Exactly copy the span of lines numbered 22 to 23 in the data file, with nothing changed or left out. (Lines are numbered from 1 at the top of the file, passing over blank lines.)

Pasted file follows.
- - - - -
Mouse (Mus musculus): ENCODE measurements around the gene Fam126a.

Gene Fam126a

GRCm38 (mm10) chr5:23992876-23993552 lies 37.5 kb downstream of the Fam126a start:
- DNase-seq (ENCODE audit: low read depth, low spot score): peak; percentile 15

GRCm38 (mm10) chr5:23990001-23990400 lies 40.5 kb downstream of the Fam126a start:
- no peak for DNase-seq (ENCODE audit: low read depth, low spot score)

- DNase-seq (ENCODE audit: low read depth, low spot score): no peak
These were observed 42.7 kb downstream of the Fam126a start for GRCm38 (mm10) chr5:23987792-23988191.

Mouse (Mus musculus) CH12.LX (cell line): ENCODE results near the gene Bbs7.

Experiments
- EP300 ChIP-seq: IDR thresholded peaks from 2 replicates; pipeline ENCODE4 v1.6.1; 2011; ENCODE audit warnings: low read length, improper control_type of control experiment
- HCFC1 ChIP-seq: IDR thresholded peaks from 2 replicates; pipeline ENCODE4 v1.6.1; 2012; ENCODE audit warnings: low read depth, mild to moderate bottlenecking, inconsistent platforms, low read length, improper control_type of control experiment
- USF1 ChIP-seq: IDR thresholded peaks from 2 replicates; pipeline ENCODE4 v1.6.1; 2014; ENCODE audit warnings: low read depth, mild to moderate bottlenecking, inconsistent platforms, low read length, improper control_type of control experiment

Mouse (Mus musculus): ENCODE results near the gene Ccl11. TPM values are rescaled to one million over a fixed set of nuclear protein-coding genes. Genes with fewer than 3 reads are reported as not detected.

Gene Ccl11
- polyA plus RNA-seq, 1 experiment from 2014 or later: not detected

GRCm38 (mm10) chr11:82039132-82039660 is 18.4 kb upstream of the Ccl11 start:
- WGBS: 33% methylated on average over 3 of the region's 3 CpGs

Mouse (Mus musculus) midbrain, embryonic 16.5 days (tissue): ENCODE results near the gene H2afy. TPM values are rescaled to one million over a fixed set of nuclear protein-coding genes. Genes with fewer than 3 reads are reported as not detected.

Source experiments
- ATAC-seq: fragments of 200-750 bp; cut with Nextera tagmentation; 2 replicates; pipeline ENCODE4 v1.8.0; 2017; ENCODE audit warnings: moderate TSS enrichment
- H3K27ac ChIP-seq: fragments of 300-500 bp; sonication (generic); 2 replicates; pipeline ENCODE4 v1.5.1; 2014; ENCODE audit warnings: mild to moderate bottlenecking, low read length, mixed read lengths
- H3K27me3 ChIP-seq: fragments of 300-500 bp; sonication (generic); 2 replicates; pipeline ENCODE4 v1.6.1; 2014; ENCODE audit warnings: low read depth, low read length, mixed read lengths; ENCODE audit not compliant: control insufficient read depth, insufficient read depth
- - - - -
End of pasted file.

- H3K27ac ChIP-seq: fragments of 300-500 bp; sonication (generic); 2 replicates; pipeline ENCODE4 v1.5.1; 2014; ENCODE audit warnings: mild to moderate bottlenecking, low read length, mixed read lengths
- H3K27me3 ChIP-seq: fragments of 300-500 bp; sonication (generic); 2 replicates; pipeline ENCODE4 v1.6.1; 2014; ENCODE audit warnings: low read depth, low read length, mixed read lengths; ENCODE audit not compliant: control insufficient read depth, insufficient read depth